When leather meets the art of Pepe and Isabel

As I sit here writing this I am looking out at the mountain range. A cool breeze is blowing in through the open window. The fig tree below is slowly growing up towards the second floor of the house. I hear the background noise of people on their way home for lunch, a car stopping to drop someone off, a door closing, a voice across the road. And then, it’s back to silence.

This quiet village is where Isabel Garcia and Jose Luis Bazan, otherwise known as Pepe, make magic out of leather. From the narrow, cobbled street you would never know that behind the big wooden door of the white washed building two artists are busy creating works of art with leather. Their taste for something a little different is obvious in the pieces they produce. Their eye for quality is reflected in their designs. A lamp, a wall hanging, a colourful bowl; elegantly designed products that any table or shelf would be proud to display.

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I love to take guests here during the writing retreats. The element of surprise as they walk into the entrance to find a leather workshop reminds of the first time I visited the May Patios in El Puerto de Santa Maria. You would just never expect a workshop to be here. There’s no sign post, no neon advertising light, not even a name outside the door. The surprise as you cross the threshold into a world you’d never expect was there.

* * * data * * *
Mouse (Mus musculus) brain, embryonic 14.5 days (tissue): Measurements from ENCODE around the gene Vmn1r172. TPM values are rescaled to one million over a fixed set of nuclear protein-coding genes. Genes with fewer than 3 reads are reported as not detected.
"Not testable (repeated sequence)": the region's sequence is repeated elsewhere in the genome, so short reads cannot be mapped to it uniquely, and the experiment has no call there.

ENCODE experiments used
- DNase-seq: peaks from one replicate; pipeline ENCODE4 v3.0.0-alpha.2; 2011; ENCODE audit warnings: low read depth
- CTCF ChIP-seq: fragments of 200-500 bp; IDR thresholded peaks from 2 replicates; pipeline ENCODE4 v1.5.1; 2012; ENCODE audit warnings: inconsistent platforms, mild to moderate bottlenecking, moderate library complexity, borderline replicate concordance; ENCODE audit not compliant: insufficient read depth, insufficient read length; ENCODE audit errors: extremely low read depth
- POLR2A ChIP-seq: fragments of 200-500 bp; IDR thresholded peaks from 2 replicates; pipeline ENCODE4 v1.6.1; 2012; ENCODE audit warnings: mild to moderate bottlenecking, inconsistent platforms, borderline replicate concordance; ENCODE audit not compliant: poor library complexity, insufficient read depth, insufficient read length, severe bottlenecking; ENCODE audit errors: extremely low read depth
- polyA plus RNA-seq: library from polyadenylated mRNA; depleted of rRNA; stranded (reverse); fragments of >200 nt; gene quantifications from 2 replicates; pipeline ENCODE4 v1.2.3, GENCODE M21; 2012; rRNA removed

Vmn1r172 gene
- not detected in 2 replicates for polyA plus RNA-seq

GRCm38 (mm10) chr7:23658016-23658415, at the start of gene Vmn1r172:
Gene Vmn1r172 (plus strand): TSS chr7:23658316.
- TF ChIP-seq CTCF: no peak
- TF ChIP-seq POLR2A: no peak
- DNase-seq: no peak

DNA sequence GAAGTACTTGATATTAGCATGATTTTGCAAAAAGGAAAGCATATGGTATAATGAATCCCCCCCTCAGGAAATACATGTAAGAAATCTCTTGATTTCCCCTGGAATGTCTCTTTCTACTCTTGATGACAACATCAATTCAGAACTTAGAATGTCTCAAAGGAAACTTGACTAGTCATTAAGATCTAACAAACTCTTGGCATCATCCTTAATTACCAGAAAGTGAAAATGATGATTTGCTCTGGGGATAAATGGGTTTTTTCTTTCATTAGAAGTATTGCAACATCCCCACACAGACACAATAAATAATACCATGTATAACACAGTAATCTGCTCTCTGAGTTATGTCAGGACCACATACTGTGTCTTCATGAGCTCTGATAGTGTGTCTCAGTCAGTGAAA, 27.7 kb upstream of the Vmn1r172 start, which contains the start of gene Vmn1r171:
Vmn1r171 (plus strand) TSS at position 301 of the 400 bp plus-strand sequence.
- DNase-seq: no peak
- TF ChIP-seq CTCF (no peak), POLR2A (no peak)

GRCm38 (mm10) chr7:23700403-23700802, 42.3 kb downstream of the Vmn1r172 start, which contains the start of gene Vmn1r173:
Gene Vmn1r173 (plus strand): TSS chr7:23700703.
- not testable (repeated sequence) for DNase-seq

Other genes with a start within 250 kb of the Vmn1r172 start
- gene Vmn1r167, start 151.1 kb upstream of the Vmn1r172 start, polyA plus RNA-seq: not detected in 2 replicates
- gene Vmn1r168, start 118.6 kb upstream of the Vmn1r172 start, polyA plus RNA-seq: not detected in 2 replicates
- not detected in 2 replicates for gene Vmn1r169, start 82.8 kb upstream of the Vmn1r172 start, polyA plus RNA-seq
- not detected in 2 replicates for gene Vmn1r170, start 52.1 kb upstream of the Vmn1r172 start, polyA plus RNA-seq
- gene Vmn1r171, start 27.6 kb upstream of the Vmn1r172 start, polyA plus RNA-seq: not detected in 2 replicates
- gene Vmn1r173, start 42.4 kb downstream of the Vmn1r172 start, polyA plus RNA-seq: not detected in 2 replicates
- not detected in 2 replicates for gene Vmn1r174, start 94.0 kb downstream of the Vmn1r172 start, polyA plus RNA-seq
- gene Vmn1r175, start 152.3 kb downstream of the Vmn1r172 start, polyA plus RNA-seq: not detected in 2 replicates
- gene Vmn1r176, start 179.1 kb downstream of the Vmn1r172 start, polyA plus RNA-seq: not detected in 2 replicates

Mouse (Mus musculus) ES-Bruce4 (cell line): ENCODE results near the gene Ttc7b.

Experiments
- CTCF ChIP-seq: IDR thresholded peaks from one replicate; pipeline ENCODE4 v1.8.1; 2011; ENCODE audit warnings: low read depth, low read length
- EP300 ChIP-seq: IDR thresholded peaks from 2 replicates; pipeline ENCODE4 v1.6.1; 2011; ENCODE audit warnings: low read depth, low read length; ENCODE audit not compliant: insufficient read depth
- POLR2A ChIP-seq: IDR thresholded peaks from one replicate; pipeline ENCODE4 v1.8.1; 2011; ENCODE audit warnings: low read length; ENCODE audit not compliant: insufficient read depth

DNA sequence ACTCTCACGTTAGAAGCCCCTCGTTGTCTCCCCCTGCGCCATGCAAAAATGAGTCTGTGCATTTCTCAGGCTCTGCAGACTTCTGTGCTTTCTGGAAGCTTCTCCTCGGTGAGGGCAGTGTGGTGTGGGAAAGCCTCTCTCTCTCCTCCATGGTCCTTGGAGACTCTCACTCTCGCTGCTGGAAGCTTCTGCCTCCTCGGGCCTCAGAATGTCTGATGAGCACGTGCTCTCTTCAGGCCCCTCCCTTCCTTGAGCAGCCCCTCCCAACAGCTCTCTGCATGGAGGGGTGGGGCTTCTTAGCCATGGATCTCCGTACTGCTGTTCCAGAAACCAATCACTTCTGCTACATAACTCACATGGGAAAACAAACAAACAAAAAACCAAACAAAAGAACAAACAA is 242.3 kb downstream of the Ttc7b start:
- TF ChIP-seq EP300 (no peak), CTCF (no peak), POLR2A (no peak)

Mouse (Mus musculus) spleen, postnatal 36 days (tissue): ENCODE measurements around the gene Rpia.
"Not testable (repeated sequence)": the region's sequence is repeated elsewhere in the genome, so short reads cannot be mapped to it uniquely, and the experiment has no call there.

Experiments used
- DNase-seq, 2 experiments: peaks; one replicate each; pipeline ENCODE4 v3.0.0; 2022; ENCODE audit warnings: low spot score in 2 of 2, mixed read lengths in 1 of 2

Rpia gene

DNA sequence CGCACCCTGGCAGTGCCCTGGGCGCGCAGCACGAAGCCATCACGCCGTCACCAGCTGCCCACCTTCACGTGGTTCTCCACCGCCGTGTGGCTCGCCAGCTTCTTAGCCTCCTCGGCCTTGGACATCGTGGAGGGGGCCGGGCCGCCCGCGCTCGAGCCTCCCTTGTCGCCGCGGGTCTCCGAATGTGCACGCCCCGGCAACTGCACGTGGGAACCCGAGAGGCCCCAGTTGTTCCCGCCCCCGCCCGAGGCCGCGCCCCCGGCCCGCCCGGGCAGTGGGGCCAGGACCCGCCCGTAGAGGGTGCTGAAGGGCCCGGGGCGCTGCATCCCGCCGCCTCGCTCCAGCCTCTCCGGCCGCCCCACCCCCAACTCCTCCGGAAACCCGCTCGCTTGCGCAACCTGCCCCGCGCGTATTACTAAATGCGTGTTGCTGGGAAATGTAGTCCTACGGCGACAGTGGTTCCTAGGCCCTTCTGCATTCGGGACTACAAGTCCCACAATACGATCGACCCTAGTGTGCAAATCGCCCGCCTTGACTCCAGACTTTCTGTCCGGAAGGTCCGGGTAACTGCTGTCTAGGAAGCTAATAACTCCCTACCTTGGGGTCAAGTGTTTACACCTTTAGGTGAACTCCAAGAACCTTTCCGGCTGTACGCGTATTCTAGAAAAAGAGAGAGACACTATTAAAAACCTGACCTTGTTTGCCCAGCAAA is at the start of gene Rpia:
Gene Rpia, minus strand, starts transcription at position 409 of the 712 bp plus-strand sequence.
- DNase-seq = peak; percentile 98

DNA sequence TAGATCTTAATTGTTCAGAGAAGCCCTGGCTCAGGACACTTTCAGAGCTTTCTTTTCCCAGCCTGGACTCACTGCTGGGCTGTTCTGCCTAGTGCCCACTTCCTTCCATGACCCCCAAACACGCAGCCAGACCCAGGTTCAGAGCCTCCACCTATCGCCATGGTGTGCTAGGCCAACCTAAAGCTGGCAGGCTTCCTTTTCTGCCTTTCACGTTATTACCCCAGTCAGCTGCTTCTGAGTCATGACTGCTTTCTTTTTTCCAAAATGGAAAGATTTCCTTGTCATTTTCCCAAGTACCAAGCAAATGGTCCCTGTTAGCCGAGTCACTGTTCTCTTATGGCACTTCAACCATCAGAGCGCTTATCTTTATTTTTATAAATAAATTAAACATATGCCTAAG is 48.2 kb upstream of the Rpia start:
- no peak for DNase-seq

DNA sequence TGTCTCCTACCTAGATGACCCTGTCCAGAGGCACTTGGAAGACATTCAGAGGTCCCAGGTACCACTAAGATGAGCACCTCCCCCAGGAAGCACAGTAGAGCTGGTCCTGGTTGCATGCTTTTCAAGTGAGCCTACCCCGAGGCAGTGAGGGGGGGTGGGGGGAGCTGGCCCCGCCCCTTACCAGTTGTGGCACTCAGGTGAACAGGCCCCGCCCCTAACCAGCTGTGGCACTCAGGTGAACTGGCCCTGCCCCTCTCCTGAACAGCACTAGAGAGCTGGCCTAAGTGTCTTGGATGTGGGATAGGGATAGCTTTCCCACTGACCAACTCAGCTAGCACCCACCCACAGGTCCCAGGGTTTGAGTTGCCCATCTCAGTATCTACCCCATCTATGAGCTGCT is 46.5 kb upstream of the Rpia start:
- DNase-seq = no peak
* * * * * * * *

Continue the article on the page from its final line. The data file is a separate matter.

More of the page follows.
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A visit to the workshop

There’s also the pleasure the guests experience as they pick up the leather goods, run their hands over a beautifully crafted bowl that looks like it could be made out of wood, and communicate with Isabel. They ask questions, warming immediately to Isabel’s lovely nature. Isabel has English lessons twice a week in the village and each time we visit her, she understands more. She looks at me for clarification when she hasn’t understood something. And then the communication is like a tennis match with each side looking from me to the person who has spoken and back to the person who receives the message as I translate.

Pepe sits in the background tapping away on his next creation, always ready to answer a question about the leather or how he has made something. Apart from the fact that the products are designed and handmade locally by this husband and wife team, there’s something special about their work. Yes, each one is unique, beautiful and of high quality but it’s more than that. They have a love of nature which is reflected in their work but their work also carries their personality. It holds their passion for their art.

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Last time we visited with guests, Sheryl brought her own bag as it needed repairing. She discussed it with Isabel.

“This part needs stitching. Can you do it?” she asked.

Isabel ran her expert eye over it. She pulled it this way and that way examining it carefully.

“Yes, of course. It won’t take long.”

“How much?”

Isabel didn’t want to charge Sheryl for the repair. “It’s nothing,” she said. “It will take me five minutes.”

Sheryl attempted to convince Isabel of the value of her time and experience. Isabel shook her head dismissing Sheryl’s protests. These small acts of generosity are a natural part of Spanish business.

Whenever we bring guests here, inevitably, someone leaves with something. It’s difficult not to. A unique, handmade leather bracelet as a present for someone special, an eye glass case or an exclusive handbag in a colour bold enough to brighten up the winter days back in the U.K.  Often the writers buy something as a thank you present to themselves. Time has been well spent in coming on the retreat.